If this amendment passes and you push a greater tax on business, rental properties and second homes, guess what will happen? Businesses, to pay this tax, will pass it along to the consumer. Who is the consumer? Well, it is the Florida resident. If a business can't do this, they go out of business and jobs go with them. Then taxes revert to residential properties.
Tax rental properties and landlords will pass the tax along to renters. All renters are not snowbirds.
Remember a house is a commodity. Price is based on supply, demand and whether it is affordable. If you can afford to pay more because of portability and supply is static, the $200,000 home you were looking at will soon become a $300,000 property. What happens when prices increase and assessed valuation goes up? Property taxes increase. The only winner here will be the Realtor whose commission will increase.
Pass this amendment, chase the snowbirds and pay higher commodity prices, and pay your own local and school taxes if that is your wish. Look hard at this amendment. Al that glitters is not gold!!
Charles Ditta, New Port Richey
Lopsided system would get worse
Hopefully, most of us have read the various articles and commentaries on the pros and cons of Amendment 1. There are many points and arguments on each side. The real point is seldom, if ever, mentioned. It's mainly about greed.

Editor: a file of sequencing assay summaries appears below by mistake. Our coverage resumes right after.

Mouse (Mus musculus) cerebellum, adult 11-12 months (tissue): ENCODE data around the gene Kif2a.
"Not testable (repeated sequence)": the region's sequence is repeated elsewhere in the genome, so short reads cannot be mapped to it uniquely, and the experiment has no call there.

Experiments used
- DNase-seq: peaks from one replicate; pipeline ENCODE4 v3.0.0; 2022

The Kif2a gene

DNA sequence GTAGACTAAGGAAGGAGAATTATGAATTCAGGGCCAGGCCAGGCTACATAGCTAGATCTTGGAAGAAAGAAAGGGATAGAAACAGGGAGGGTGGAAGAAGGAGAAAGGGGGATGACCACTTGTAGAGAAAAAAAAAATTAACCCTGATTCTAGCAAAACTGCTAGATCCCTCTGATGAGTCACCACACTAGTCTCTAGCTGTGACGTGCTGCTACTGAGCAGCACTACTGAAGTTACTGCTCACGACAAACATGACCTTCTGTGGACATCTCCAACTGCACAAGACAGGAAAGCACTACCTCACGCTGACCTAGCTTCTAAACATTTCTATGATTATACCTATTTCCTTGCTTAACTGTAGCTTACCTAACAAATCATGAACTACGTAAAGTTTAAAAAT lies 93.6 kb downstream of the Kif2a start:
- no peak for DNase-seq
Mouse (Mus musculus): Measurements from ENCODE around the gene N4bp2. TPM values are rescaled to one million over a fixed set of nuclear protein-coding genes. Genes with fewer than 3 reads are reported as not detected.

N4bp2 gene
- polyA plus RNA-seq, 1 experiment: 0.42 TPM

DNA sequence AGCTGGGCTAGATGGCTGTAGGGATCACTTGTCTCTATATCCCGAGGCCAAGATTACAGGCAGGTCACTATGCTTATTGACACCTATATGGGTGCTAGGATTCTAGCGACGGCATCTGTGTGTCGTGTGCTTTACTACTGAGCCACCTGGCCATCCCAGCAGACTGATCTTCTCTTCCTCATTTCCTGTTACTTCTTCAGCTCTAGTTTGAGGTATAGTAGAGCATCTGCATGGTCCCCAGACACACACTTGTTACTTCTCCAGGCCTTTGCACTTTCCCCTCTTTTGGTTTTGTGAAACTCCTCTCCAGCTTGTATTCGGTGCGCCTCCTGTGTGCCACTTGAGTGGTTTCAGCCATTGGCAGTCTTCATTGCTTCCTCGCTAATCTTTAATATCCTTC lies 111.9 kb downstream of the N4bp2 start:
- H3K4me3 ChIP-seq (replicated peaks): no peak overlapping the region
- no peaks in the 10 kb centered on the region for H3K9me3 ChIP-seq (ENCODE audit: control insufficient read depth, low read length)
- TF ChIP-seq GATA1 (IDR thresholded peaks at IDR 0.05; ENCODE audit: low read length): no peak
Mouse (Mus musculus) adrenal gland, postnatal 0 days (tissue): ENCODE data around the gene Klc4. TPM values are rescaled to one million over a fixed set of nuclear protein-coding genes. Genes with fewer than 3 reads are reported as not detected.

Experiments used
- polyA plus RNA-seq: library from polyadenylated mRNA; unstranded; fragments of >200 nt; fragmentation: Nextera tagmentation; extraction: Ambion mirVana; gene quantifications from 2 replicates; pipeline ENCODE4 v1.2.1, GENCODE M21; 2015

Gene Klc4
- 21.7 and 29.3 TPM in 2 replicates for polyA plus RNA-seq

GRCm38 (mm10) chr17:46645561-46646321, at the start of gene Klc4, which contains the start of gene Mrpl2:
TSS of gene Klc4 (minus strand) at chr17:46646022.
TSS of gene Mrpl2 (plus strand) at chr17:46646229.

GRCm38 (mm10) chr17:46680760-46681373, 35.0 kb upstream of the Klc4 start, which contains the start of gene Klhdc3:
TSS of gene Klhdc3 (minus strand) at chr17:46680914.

Supporters of Amendment 1 - Realtors, longtime homeowners and others - want to make an already lopsided and unjust property tax system worse. Those already getting all the benefits want more at the expense of their neighbors, renters, new homeowners and others.
Portability is an extreme example of shifting taxes from one resident to another. Longtime homeowners haven't paid their fair share of taxes in years; now they want this privilege extended to the new property? I guess significant capital gains aren't enough.
You see, greed is the missing component nobody wants to talk about.
The richest class of U.S. citizens are our seniors. Most of the wealth, be it real estate, stocks, retirement plans, etc., are owned by seniors. Help poor seniors some other way. Don't exempt the richest class of our citizens and transfer that tax to families in their 20s, 30s and 40s.